In the first year, when the company spends Rs100 it is not expensed straight away. Only Rs10 is expensed as depreciation, although it spends whole Rs100 in year 1. This means it shows Rs90 this year as additional income although it already spent Rs100. From year 2, it only reduces the additional income Shown in year 1 and therefore does not have any additional cash from depreciation.

Cash in relation to depreciation is not held physically as it has already been spent in purchasing that asset. So the depreciation amount is only a reduction in value of the relevant asset.


(Gothamcapital) #384

I am not sure if i follow you.How can depreciation which is calculated using historical cost,be a useful estimate of replacing the asset after its useful life?

Secondly,I know for a fact that ,whenever a company purchases a fixed asset like machinery for cash,then they dont have to show it on the income statement.The only entries recorded are credit cash and debit fixed asset.There is no debit or credit to an income statement account.

I am not sure how to deal with this .


(Gothamcapital) #385

Would anyone give a clearer picture regarding the above question?


(Dinesh Sairam) #386

Depreciation is not a science. The percentage of depreciation and even the life of an Asset are all assumed. The major aim is to facilitate a true and fair view of the financials and also allow for cash reserves in case the Asset needs replacement.


(Gothamcapital) #387

My question here is depreciation is not a physical flow,so let us say the company sells goods for 100 crore to its customers,it receives physical cash.Then it pays for raw materials to its suppliers pays for marketing,pays salaries to its employees,pays finance cost to banks and taxes to government.All these are physical outflows.However depreciation is a non physical cash flow as it is not paid to someone.SO let us say if a company has a depreciation of 10 crore and net profit of 2 crore,then the company actually retains 12 crore,as it does not have to pay depreciation to anyone else.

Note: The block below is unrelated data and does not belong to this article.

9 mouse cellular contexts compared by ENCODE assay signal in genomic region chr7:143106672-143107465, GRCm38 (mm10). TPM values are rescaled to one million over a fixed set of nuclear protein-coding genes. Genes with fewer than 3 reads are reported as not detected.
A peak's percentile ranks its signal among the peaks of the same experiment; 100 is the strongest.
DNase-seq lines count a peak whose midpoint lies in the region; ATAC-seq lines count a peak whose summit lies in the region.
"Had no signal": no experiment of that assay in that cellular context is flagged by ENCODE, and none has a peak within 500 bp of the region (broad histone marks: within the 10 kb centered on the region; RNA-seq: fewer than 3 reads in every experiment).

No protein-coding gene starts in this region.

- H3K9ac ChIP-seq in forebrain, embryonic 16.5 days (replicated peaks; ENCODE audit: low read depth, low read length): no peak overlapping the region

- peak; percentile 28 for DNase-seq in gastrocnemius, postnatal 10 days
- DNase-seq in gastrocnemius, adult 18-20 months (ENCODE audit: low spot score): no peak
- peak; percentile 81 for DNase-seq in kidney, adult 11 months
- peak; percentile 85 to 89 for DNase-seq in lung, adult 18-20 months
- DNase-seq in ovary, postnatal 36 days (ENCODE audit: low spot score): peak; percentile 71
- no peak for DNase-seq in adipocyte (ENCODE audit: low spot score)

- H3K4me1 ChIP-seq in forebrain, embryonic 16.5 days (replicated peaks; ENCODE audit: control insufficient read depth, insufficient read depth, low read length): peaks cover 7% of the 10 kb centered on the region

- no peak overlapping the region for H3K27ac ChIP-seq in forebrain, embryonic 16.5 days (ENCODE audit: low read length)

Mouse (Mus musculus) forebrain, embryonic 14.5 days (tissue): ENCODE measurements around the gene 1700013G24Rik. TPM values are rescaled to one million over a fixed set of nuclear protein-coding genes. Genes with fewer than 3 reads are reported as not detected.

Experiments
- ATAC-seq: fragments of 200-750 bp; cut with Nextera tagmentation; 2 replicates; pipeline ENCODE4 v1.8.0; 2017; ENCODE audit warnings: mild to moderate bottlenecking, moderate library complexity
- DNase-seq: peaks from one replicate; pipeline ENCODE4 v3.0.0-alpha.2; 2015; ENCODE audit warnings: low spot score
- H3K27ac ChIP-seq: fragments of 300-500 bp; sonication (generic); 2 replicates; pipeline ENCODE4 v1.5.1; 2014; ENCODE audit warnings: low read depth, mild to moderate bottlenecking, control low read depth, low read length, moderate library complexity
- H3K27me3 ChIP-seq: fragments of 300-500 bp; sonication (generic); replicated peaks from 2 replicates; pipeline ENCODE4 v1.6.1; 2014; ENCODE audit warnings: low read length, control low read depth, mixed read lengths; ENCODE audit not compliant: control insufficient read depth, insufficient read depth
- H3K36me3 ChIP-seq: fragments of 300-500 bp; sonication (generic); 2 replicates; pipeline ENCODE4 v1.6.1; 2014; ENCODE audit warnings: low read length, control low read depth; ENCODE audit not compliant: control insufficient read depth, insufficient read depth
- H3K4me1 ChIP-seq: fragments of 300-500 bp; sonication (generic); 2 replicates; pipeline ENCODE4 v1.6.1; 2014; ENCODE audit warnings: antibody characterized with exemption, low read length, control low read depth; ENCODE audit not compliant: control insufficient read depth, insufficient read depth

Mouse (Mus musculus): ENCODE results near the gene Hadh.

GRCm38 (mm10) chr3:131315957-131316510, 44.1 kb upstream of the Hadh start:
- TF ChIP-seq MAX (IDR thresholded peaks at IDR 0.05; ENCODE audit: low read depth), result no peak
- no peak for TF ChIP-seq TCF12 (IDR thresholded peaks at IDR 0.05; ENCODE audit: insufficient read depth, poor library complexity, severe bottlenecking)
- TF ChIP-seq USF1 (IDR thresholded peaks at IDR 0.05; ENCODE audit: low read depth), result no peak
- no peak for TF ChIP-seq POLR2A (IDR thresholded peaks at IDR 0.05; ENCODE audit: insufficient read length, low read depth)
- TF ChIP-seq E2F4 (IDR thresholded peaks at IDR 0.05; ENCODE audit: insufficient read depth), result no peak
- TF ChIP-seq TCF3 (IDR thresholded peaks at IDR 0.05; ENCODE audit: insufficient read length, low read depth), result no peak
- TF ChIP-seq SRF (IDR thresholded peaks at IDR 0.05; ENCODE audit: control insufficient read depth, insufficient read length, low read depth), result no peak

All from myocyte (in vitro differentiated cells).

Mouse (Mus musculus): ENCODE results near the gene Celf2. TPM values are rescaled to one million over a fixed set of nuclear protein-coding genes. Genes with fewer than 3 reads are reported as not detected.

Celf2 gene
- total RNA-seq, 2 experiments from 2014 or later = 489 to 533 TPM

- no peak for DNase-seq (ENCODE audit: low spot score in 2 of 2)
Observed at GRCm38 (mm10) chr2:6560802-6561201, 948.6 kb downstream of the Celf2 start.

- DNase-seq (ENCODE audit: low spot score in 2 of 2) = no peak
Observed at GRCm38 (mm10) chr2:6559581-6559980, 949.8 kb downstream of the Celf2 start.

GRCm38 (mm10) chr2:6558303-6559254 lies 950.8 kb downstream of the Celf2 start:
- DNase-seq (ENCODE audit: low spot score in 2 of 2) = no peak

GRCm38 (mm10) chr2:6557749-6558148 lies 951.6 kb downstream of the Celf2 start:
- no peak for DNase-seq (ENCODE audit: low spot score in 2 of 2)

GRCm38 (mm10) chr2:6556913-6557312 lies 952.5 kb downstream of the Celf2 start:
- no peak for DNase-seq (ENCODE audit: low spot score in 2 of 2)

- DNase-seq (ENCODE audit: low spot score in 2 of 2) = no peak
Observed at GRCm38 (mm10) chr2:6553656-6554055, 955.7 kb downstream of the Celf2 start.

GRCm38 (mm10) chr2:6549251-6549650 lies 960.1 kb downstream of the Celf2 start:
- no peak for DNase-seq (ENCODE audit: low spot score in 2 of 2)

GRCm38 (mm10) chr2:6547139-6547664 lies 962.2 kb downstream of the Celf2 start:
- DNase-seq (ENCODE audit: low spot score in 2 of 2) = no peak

My question is basically where does this money get stored?Is it stored as cash?

Another question that arises is lot of indian companies deduct a separate expense called repairs to machinery in the income statement.It is often clubbed under ‘other expense’.Generally plant and machinery make the largest part of the fixed assets ,but they have a long life 20-30 years,then one Valuer of the company may say let me make 12 crore each year(adding back depreciation 10 crore to profit 2 crore) as long as i can and sell off the assets for salvage value(he does not intend to replace the assets i.e run the company after a while).He may say that if he can run the company for atleast 7 years,he may make 12*7 =84 crore,whereas relying on the profit alone he will never be willing to pay 84 crore for the company which is almost 42 p/e (84/2)


(initin) #388

Look when company buys asset of say 100 cr then where do they get money for it ? The first option is to call your reserves and second is to take debt. Lets assume they bought the assets from reserves, now 100cr has gone in one single instance and in that year asset should be expensed completely in the P&L statement but what company does is expense it linearly over a period of time so that it wont affect the P&L disproportionately. Now when company expense say 10cr as depreciation charges than that is not a cash outflow but an accounting expense since the cash has already been flown out.